WILMINGTON, Mass. – Now that he’s moved from the Carolina Hurricanes to the Bruins, Joe Corvo has some catching up to do.

He not only has to learn a new system and city, but he has a ways to go to once again be the most tatted-up player on his team.

“I didn’t think that I’d ever meet somebody with more,” Corvo said today about his well-decorated new teammate Andrew Ference. “But he definitely has me beat. We’ll have to talk and see which guy he uses.”

Corvo, who skated in an informal practice with most of the rest of the team today at Ristuccia Arena, says he’s fitting in well with the Bruins’ tight-knit squad. He said he knew the Bruins had interest in his services and that a trade to Boston hinged on Tomas Kaberle leaving the Stanley Cup champions for the Hurricanes.

Once the deal went down, Corvo was psyched.

“But it was obviously a great surprise. I was just happy to kind of be in a market again where everybody’s so crazy about hockey and hockey’s so important. It’ll just be fun to play,” he said.

Training camp hasn’t opened yet, but people are already wondering how the Bruins are going to improve their putrid power play, which for portions of the playoffs was an out-and-out laughingstock. That’s an area Corvo will be expected to excel where his predecessor Kaberle failed.

“From what I hear, it’s some power-play time, some shots on the power play and getting it to guys, just moving the puck, skating the puck, trying to bring a little of the offensive flair to it and making plays with some of the guys on the team, the skill guys,” said Corvo about what he’s expecting to bring to the Bruins.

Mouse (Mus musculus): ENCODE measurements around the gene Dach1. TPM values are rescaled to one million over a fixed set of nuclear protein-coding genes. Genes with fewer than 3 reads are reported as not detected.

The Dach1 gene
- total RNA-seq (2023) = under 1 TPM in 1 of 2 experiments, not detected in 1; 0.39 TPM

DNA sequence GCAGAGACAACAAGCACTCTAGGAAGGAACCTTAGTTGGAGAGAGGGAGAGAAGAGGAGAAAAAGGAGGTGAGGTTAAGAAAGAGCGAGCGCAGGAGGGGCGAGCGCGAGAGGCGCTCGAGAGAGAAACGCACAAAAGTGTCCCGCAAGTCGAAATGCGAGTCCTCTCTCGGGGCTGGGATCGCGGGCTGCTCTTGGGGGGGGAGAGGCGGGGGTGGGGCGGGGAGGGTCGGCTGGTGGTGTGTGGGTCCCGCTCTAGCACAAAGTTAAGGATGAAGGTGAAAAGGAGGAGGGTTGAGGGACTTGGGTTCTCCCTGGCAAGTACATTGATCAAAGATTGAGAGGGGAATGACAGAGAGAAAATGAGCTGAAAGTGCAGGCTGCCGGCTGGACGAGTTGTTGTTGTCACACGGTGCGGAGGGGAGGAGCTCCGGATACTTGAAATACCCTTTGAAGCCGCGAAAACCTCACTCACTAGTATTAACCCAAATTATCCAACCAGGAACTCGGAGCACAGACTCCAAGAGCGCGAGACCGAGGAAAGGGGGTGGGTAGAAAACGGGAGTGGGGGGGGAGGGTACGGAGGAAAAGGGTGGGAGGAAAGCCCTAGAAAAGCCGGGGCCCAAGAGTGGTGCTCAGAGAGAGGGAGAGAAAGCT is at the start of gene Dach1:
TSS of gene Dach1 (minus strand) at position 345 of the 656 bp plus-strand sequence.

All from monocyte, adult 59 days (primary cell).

Because the Hurricanes failed to reach the playoffs, Corvo’s 2010-11 season ended a couple month earlier than the Bruins’. So, he said, he actually skated a little in July before really getting back to work the last couple weeks upon arriving in Boston.

While the conditioning portions of camp shouldn’t be a problem, Corvo might find himself behind the curve a bit when it comes to Boston’s defensive system. Often newly acquired defensemen have struggled at the start of their Bruins careers. Corvo says he hasn’t inquired about the Bruins’ system just yet, but he’s confident he’ll be able to get up to speed over the course of camp.

“I found when I got traded briefly to Washington, they play a completely different system. And then it was a pretty short time that I had to get used to it and it was a little difficult,” he said. “But seeing as I have more team here and starting with the team fresh in the season, it won’t be a problem at all.”